My friends, who are or were dealing with e-maintaining, or even just dealing with good-old-fashioned maintaining, are left in a strange, emotional limbo. Women who are "maintained" by men, via text or otherwise, are made to feel legitimate for short periods of time and then left to question their relationships and sometimes themselves.
Are these women supposed to be happy with a guy who stays in touch every so often on his terms? Are they supposed to be satisfied when their spouse buys them an expensive piece of jewelry or remembers an anniversary? Even though their love and/or attention come in waves -- inconsistent and sometimes abrupt -- are my women friends ungrateful for expecting something more substantial, something more basic? Does any form of maintaining make up for days, weeks, months, years of emotional silence from men?
We've always conditioned men to maintain women -- this isn't something new. What's different is this "maintenance" has become completely electronic for some men, and the men doing the "maintaining" aren't seeing or even making an effort to see the women they are connecting with. Men are just texting, emailing or using social media to give the impression they are checking in or they care -- in order to maintain these women.
For these men, the definition of "maintenance" has shifted from traditional strategies like sending gifts and meeting for the occasional dinner, drinks or movie to the incredibly convenient and empty communication text messages, emails, and social media offer: e-maintaining.
For some of my women friends, this kind of texting/emailing communication was keeping them engaged until they discovered what e-maintaining really means.
Some of the men I spoke with didn't even realize they were e-maintaining of women was a pattern of behavior. Most of them admitted to doing it when they were bored: waiting at the doctor's office, in bed at night when they couldn't sleep, at the airport.
But many of these men knew exactly what they were doing.
"You can't write about this, you are literally ruining the greatest scam of the century," my friend Carlos told me over breakfast.
"What's the scam?"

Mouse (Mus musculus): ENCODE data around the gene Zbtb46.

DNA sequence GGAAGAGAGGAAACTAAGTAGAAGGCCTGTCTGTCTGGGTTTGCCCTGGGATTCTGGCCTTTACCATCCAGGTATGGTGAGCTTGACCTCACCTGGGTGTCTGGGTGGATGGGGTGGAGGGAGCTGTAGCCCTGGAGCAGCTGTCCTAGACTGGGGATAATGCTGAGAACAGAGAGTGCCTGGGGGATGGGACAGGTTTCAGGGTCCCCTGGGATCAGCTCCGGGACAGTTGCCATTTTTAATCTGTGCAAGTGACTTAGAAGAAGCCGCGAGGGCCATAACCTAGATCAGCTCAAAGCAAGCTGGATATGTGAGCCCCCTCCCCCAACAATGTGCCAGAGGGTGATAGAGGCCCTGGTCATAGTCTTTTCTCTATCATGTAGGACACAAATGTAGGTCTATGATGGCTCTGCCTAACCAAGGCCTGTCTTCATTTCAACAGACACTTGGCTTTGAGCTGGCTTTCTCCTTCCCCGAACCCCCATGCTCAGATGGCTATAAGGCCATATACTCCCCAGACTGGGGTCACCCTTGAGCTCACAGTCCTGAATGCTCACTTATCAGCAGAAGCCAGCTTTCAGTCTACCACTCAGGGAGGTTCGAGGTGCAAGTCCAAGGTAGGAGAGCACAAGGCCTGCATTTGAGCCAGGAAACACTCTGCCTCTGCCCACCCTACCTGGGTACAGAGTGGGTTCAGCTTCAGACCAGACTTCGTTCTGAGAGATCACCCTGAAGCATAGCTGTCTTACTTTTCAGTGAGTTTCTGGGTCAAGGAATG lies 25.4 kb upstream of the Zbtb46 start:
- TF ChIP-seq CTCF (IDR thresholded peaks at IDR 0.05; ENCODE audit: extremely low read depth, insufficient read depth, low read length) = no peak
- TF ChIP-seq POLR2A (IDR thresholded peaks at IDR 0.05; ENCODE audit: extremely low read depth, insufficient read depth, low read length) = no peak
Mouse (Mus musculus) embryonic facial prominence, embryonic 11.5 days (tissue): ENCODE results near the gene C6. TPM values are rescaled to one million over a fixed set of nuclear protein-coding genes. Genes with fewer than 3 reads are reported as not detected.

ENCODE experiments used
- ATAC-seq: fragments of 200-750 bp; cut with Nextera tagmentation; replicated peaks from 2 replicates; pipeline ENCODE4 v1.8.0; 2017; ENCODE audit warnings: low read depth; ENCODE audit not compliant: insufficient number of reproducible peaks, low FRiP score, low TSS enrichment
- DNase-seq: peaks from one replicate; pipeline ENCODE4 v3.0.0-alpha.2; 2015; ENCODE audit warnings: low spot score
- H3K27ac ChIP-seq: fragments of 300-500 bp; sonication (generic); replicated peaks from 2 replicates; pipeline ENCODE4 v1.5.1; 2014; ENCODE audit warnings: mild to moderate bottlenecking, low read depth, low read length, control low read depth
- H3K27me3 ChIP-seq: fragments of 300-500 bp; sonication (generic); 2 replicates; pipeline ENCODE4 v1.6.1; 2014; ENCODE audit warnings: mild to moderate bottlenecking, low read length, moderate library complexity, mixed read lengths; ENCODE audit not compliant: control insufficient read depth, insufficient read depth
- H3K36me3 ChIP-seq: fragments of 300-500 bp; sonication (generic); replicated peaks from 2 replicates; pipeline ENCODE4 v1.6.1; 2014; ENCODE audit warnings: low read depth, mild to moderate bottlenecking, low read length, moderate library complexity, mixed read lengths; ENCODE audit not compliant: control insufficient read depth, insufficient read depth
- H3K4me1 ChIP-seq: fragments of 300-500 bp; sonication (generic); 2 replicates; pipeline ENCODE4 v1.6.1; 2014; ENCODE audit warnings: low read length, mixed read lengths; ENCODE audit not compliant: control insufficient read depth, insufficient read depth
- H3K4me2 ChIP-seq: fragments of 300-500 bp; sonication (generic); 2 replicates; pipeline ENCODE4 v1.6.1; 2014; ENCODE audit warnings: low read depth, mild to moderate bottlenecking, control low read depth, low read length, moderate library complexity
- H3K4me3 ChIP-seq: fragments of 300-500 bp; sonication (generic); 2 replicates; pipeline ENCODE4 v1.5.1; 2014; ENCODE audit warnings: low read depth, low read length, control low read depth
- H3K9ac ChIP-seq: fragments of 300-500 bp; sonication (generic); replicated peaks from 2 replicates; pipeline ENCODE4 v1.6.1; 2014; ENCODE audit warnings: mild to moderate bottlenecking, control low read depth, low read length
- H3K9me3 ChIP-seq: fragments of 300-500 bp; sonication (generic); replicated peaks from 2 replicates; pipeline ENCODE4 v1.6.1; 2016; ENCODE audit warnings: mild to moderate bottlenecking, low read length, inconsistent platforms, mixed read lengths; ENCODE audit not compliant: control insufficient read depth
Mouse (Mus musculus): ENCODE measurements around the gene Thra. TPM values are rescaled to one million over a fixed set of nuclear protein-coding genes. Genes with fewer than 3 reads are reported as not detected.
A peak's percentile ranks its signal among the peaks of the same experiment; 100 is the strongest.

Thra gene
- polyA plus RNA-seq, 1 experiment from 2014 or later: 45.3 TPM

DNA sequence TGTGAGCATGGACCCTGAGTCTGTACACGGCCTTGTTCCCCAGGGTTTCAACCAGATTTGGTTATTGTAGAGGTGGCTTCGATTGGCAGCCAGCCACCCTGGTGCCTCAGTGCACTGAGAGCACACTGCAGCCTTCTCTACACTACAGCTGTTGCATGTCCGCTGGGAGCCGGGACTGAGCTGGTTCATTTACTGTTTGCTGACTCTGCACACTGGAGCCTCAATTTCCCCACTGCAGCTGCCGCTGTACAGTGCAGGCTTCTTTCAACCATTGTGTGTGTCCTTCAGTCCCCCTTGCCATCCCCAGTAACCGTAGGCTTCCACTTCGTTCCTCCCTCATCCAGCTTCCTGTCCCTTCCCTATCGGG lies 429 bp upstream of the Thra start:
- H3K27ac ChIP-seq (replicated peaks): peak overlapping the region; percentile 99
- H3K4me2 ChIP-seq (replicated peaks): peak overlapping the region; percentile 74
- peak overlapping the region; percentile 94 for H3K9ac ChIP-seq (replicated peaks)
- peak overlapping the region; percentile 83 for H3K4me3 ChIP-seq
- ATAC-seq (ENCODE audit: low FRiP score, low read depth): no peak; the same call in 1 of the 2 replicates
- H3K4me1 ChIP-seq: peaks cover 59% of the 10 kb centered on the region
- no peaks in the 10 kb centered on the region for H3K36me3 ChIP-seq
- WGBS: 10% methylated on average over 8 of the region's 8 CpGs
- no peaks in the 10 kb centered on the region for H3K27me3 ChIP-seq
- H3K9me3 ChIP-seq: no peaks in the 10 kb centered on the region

"I can keep these women satisfied by just texting or emailing. I don't have to do anything else."
"It's like walking a dog, as soon as you do it, they just calm down," a progressive friend (more on that later) told me via email that same day.
So why not keep doing it, especially if some of these women are willing to sleep with them?
"Its about options, possibilities," a friend added.
"I do this because I don't want to hear her bitching about how I just call about sex, so this way I have a history of having stayed in touch."
My friend Josh gave an example: "Last Thanksgiving, when everyone was out of town, I had someone to hookup with. We even went to the movies."
In this age of digital communication (texting, Facebook, email), our way of connecting has obviously become more frivolous. While our random, electronic check-ins with friends are usually made with good intentions, the men who engage in e-maintaining don't want to be friends with the women they text and email (the women don't want friendship either), and more significantly, their texting is not filled with good intentions.
So, is e-maintaining ultimately about men and women placing different weight on communication? Do women believe that communication is about moving forward? And do men see communication in this form in a more flippant manner, that it doesn't necessarily lend legitimacy to their desired outcomes?
Is e-maintaining more evidence of gender imbalance in our culture? Does this virtual maintenance of women show the lack of respect our culture requires or expects men to have for women?
Last week, I checked in with Karen to see if she was still pining for Michael and frustrated by his e-maintaining.
She has moved on.
And from now on, Karen's policy is very simple when it comes to communicating with the men who interest her: Show me substance.
An e-maintained relationship no longer satisfies her.
This piece originally appeared on The Current Conscience.